Brutalist techno from Rene Pawlowitz. Though every track has its own aesthetic touches — the tinkling sounds that cut the tuffness of “44A (Hardwax Forever!)” or the synth pads on “Hello Bleep!” — the beats are lumpy and grotesque, and the whole thing lurches along like a council estate that grew legs. With a title like The Traveller, I was expecting a more narrative album than the series of sketches the album turned out to be, but, oh right, he’s travelling between genres and stuff, not trying to follow up on some Bowie Berlin trilogy vibe. The tracks are indecipherable, weedy, heavy on negative space, yet aren’t without their moving moments — genre-hopping electronic music that scans like roman graffiti. The bass drum sound he uses could be simple or painstakingly engineered, but the result is dull and massive, more skull-level than ear-level.
Despite its ponderous sad-sack tone, Darkstar’s very Northern North makes the band’s decision to “leave” dubstep — a genre they only nominally belonged to anyway — in order to cover The Human League and play piano and have singing and just plain old songs seem relatable. Maybe not justified, though. When I reviewed the album, I thought North made a great case for the sea change, but now I’m not so sure — I’m starting to think the previously released “Aidy’s Girl Is a Computer” is the strongest track here rather than a slightly irregular fit for a band meant for pop. I still think the album is excellent but find it harder to escape the fact that it’s just a real downer. As if Darkstar found dubstep insufficiently capable of gloominess, and opted for more indulgent shores. At least the rhythm of “Aidy’s Girl” kept the track grounded: synthpop sets Darkstar a little too free to put on their moues. The confusion and crisis of confidence audible in the album is understandable, but they didn’t have to lose a degree of subtlety for it. Of course, other people are taking care of the dubstep thing. Still, the “I won’t forget you when you’re gone” refrain of (doye) “When It’s Gone” makes me throw my hands up in frustration. Other times, when the grainy digital synths are nice and warm and there’s nary a cliché in sight, the synthpop angle really delivers (“Under One Roof”).
Having been introduced to Dial through Sten’s unusually conventional The Essence, I knew the label that redrew genre lines with releases like This Bliss also had its formalist tendencies. Between this year’s drab label compilation 2010 and Pantha du Prince moving on to Domino with the wheel-spinningly OK Black Noise, I began to think that, with its innovations absorbed into the rulebook, Dial had entered its dotage. But Glass Eights has little to do with other releases on the label, and less to do with the received ideas about house music that enforce stale, boring practices. This album is way, way tight. Over many listening sessions, its originality grows more surprising — Glass Eights is pinned to house mostly in unexpected, oblique ways, but captures more of its spirit than anything I’ve heard in a long while. Its warm grooves have some of the same soul and flow that Moodymann has, the sense that music that references history and tradition doesn’t need to be static; that static music actually misses the point, allowing the listener to feel intelligent but lacking insight and substance. This is the problem with Efdemin’s Chicago, which busted out of a label rut to end up in a conceptual one. Roberts uses a tracker called Renoise and a lot of vinyl samples to make his tracks, which give his music solidity and space for things that don’t exactly fit into the grid. This is top-notch head music that isn’t above breaking a sweat — as on the unstoppable “Porcelain,” my favorite track of the year — or being breathtakingly pretty in a new-age classical mode (check the beatless “Went”).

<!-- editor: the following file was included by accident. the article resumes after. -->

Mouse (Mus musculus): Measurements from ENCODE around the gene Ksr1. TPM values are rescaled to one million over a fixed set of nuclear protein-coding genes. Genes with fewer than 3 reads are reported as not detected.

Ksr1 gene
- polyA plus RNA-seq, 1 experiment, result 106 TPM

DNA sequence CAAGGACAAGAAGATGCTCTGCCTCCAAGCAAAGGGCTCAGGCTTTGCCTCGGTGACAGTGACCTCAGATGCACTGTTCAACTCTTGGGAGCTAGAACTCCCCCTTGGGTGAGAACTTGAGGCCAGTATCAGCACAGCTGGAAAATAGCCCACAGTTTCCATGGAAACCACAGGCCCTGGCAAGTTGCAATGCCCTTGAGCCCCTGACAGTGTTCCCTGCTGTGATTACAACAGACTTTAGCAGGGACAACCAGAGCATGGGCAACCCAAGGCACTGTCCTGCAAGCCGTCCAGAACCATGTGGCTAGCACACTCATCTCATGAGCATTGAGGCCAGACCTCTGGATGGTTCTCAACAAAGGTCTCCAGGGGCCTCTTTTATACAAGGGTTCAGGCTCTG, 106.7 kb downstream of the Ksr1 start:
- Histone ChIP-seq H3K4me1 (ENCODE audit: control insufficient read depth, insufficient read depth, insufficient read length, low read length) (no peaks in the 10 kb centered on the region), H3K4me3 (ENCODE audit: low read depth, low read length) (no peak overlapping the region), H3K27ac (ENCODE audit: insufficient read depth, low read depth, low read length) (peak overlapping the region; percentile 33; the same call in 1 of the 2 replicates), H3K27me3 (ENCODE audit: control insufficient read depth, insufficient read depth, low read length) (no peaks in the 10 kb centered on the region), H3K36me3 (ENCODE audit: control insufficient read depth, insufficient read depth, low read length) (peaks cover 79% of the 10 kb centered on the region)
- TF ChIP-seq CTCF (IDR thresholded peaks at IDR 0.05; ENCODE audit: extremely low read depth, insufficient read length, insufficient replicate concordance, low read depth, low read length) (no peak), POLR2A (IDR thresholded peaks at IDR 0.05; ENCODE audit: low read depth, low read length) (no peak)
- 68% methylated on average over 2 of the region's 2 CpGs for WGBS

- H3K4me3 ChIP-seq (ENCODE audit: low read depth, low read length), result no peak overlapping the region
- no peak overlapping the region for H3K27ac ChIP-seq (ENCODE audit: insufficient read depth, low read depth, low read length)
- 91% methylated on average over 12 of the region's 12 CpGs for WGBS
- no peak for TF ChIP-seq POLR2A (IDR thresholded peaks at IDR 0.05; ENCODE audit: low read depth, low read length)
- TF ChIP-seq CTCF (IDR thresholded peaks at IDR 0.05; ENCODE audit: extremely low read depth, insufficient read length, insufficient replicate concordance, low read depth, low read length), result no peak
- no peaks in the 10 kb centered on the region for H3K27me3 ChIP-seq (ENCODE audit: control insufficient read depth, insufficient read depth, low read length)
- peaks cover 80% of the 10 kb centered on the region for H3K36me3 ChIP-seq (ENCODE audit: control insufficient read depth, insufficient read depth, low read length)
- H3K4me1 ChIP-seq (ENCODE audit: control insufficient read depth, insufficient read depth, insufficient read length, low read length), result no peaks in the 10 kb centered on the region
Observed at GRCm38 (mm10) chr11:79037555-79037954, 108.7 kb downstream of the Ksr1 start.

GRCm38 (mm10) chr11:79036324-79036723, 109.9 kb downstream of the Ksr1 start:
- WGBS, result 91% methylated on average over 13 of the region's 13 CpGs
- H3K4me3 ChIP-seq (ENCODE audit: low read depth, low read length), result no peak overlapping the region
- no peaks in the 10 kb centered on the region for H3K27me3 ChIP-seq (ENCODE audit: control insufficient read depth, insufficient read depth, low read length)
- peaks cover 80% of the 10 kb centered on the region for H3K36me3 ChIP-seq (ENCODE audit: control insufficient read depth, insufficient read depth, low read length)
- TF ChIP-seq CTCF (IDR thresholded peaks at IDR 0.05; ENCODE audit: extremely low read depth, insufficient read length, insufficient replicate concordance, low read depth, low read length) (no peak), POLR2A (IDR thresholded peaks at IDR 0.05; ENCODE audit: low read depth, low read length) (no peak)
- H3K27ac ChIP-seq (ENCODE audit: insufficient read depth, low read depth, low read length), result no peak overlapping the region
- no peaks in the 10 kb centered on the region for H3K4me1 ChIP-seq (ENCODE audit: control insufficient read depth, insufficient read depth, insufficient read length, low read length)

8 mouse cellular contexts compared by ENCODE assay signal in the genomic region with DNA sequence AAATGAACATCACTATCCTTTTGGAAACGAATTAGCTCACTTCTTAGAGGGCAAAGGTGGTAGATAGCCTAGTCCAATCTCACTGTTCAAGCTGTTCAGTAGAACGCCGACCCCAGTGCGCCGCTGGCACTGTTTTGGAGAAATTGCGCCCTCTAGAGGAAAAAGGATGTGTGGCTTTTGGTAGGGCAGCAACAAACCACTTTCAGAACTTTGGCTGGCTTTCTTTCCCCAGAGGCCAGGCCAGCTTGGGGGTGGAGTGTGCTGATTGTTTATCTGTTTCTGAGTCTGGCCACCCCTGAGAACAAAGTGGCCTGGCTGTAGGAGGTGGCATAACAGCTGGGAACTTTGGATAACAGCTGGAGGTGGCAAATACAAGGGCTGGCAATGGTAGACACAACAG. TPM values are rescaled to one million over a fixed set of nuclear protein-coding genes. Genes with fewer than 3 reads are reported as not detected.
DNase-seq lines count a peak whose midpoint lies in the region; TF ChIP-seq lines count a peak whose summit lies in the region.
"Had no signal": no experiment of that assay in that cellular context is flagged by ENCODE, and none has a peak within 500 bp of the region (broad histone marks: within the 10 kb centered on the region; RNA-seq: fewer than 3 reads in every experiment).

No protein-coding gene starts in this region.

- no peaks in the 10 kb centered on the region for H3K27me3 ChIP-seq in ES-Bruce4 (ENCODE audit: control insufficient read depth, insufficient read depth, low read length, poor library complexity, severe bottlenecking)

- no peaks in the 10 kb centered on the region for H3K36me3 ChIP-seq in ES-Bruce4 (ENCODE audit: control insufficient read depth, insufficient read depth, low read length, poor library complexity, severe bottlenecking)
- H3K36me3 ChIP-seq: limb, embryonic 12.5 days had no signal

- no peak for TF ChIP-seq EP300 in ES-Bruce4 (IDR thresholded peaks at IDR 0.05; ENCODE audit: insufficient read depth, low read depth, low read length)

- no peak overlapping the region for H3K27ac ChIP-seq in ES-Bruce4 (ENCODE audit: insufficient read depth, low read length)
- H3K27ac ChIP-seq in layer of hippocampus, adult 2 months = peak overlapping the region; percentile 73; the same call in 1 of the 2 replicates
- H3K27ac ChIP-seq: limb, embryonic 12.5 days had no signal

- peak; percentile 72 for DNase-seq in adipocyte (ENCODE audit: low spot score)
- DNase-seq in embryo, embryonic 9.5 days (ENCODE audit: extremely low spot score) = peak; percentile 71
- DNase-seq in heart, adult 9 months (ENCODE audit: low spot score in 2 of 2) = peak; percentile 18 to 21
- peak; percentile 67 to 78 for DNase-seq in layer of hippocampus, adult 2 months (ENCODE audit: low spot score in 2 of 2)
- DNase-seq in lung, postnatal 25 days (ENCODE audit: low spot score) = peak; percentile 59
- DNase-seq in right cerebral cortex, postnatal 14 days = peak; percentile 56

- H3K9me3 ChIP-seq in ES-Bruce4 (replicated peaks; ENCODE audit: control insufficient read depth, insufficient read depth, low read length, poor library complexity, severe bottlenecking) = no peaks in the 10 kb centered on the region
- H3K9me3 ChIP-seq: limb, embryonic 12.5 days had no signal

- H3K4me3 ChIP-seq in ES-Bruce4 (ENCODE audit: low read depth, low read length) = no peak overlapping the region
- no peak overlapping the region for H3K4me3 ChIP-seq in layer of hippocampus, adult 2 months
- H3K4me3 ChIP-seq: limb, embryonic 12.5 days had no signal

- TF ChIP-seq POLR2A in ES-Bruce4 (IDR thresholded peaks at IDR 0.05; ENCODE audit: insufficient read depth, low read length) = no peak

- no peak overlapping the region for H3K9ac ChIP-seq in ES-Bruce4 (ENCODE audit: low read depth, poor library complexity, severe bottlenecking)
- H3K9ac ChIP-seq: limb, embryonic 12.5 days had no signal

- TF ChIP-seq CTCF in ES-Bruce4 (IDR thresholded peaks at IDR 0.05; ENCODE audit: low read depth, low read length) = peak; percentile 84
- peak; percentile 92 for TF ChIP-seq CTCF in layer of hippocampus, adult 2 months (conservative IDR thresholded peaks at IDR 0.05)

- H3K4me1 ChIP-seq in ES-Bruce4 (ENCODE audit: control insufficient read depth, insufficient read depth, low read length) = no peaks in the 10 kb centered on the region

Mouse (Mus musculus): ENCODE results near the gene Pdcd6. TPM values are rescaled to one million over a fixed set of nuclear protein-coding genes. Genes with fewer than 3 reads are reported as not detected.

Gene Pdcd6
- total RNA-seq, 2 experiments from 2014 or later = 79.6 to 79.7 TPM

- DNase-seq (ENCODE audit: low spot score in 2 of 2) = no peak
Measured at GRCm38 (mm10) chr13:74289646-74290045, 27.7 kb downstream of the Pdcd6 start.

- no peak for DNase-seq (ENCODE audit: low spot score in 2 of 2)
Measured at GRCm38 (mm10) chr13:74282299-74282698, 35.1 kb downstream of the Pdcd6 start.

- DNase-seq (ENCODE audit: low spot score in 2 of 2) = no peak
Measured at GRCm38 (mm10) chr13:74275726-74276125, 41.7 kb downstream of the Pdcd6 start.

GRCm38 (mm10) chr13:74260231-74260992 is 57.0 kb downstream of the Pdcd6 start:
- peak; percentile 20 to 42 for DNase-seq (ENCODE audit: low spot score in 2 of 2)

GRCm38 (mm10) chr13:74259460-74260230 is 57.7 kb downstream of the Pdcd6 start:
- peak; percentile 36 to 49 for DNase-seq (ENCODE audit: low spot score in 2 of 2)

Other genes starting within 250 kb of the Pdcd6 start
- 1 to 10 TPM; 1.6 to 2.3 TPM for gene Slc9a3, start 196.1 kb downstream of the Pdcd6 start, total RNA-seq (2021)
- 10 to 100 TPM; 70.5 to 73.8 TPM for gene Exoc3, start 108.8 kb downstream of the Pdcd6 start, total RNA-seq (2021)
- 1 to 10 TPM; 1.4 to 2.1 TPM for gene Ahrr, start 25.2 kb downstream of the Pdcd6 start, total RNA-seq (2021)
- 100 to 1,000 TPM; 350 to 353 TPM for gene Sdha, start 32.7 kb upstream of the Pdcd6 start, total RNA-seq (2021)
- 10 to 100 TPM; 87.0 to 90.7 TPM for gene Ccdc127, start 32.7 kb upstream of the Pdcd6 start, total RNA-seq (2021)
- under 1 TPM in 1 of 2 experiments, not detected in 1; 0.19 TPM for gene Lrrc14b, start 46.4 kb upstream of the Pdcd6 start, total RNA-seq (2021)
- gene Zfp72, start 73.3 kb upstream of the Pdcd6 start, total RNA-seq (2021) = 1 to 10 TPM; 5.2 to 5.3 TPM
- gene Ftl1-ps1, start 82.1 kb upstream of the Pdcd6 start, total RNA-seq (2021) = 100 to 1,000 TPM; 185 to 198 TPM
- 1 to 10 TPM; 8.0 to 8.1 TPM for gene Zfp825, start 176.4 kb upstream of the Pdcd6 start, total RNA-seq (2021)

It’s thrilling to be listening to something that reveals itself as both familiar and the future. Hinted-at melodies give Jatoma’s Kompakt debut a sense of déjà écouté while they busy themselves taking established structures someplace new. Jatoma is a ball of nervous energy and sounds-as-ideas that never resolve. It’s also supremely chill and beautiful. The big assemblage this trio builds is unstable, as if they’ve climbed on one another’s shoulders to get a better view of Kompakt’s storied history and the field of techno as a whole. They run a real risk of spilling over into a heap of limbs, but somehow they manage to bring every track home with a minimum of close calls. Lo-fi lorded over a great swath of music this year, but this album presents the uncannily familiar in detail. All of its anxious doodles and grand arcs are right there on the surface.
• Donato Dozzy - K (Further)
By Brandon Bussolini